Back in 2018 John conducted Symphonies 1 and 2; in 2019 he did the 3rd, the 4th, and the tranquil 5th, and this year, 2020, on 15 January, he’ll be conducting Vaughan Williams’s fairly atypical 6th with the BBC Philharmonic (in a program that includes “In the Fen Country”, also by Vaughan Williams) in Nottingham (according to his management website; the BBC says it’s Salford).
This is the first truly important piece of the year for my beloved conductor. I’m listening right now to Roger Norrington and the San Francisco Symphony perform it, trying to discern the tricky bits John might find challenging.
This is the group my beloved John Wilsonwished a happy birthday to, and it’s a truly worthwhile one: The Royal Northern Sinfonia has an outstanding record in community outreach in the northeast of England. It’s pleasing to think that bonny John had a childhood filled with such musical memories—makes me recall my girlhood days hanging around Northrop Auditorium and the Minneapolis Symphony, now the Minnesota Orchestra. (Will tell all about my Vietnam War-era music school/protest days sometime.)
Bradley Creswick at the upstairs hall at The Sage, the Royal Northern Sinfonia’s permanent home in Gateshead, on the south side of the river from Newcastle. That’s the Tyne and the Tyne Bridge out the window.
Royal Northern Sinfonia is a British chamber orchestra, founded in Newcastle upon Tyne and currently based in Gateshead. For the first 46 years of its history, the orchestra gave the bulk of its concerts at the Newcastle City Hall. Since 2004, the orchestra has been resident at The Sage, Gateshead. In June 2013 Her Majesty Queen Elizabeth II bestowed the title “Royal” on the orchestra, formally naming it the Royal Northern Sinfonia.
The vid above doesn’t have the entire Vaughan Williams, so here’s my Tyneside lad conducting this exquisite piece:
“The Lark Ascending”
Made in Britain, album
Ralph Vaughan Williams, composer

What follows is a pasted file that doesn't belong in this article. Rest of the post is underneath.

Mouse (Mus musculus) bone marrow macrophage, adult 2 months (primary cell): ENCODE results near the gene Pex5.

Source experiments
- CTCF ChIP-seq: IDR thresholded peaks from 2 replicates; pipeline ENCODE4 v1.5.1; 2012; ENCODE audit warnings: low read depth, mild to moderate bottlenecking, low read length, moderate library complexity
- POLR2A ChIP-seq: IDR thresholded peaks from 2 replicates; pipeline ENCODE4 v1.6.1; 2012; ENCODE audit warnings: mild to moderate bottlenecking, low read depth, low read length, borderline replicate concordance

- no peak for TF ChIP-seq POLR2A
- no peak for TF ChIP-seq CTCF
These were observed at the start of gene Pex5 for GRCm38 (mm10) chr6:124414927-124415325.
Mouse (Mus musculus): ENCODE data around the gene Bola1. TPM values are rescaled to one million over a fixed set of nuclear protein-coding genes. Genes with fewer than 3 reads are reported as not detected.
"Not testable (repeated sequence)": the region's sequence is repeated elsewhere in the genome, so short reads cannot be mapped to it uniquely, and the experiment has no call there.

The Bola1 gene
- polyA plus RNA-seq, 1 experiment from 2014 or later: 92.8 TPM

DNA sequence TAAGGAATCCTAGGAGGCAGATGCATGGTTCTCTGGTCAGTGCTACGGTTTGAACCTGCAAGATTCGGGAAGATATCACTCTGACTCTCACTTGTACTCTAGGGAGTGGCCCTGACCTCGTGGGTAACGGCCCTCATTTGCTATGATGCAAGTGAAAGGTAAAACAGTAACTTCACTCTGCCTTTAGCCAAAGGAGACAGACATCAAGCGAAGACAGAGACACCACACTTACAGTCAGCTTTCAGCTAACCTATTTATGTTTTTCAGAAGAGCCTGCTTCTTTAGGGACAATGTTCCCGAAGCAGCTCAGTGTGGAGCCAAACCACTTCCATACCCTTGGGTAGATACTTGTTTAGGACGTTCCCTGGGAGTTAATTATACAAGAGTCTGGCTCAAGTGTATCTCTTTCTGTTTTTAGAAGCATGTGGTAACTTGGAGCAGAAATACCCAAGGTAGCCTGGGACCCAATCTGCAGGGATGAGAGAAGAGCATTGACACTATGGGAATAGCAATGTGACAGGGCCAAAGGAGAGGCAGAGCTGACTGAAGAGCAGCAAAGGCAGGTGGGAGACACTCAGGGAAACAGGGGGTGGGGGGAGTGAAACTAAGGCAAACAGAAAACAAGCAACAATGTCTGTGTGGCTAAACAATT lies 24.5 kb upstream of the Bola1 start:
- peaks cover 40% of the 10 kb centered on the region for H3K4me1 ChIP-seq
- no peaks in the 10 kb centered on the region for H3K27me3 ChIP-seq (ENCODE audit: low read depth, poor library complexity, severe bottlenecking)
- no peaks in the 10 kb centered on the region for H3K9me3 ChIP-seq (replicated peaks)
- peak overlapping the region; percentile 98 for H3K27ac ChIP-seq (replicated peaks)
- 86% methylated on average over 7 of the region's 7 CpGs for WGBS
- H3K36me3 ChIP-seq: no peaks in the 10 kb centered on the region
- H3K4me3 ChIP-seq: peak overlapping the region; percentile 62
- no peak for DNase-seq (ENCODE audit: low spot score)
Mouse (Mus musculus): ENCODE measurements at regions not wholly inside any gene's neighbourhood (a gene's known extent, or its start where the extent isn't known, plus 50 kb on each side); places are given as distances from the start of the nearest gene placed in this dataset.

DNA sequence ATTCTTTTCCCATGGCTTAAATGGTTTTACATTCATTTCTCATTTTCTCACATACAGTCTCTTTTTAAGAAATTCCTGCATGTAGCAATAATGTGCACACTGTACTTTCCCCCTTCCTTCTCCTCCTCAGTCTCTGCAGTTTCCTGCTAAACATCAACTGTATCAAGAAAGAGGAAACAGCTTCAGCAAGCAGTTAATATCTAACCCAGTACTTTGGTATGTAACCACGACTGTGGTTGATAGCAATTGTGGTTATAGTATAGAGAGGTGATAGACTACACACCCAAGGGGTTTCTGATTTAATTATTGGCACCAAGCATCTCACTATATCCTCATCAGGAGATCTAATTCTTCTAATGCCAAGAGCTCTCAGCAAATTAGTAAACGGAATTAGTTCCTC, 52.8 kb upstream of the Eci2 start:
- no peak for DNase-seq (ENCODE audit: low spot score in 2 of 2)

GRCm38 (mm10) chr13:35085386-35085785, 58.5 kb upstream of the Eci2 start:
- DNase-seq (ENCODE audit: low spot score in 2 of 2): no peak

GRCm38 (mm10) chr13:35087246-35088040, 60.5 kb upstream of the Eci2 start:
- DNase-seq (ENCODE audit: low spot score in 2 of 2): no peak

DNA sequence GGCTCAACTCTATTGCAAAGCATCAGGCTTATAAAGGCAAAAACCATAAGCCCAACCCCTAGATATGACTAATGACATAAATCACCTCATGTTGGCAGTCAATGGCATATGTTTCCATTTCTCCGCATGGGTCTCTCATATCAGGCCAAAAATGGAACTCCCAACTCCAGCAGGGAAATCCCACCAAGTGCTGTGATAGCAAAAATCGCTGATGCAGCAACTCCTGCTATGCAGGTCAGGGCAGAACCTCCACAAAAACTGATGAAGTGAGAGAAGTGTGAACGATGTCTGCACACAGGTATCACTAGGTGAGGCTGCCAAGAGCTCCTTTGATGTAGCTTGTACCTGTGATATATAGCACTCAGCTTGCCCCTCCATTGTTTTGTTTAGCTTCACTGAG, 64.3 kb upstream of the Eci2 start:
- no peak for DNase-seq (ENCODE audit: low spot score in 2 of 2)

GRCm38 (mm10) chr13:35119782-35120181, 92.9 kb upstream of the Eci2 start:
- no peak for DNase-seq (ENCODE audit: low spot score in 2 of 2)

Royal Liverpool Philharmonic Orchestra
John Wilson, conductor
Avie Records, 2011
I’m still finding it mighty strange that John was born on the same day as my father’s final birthday, in 1972—on the 25th of May, which would make them both Geminis—but somehow it starts to make sense: There’s John of the BBC and Eric Coates and Ralph Vaughan Williams and the tra-la-boomy-boom that makes up English music; and then there’s John of the big-shouldered swaggering sweating bombastic vibrant American tune book. One (when he plays it well) makes me want to cook him a nice lamb stew with pearl onions swimming in the rich gravy; the other (again, when he plays it well, which is almost always) makes me want to—well, I was in The Business, you know, use your imagination.
Only don’t be too sure which is which. Like I said, John almost always plays the music of his own country and heritage well, with a deep feeling that’s irresistible; whereas when he works out the great American tunes it turns out more often to be hit-and-miss, with many many many more misses than hits.
But oh! When he does hit!
When bonny John and his orchestra play “Get Happy” or “The Trolley Song” or “June Is Bustin’ Out All Over” or the MGM Jubilee Overture—or the absolute best of the lot, “Slaughter On Tenth Avenue“—it’s freakin’ heaven, and I’m not the only one to say this. Subtlety is not this lad’s forte when it comes to the American popular repertoire. But when John goes big, bright, busy and loud when the number actually calls for it, screams out for it, it’s so damn satisfying when he does it and does it brilliantly that I want to—how can I put this?—do something for my darling in gratitude…make him a nice meal…fatten him up a little… (Ess, kind, ess!)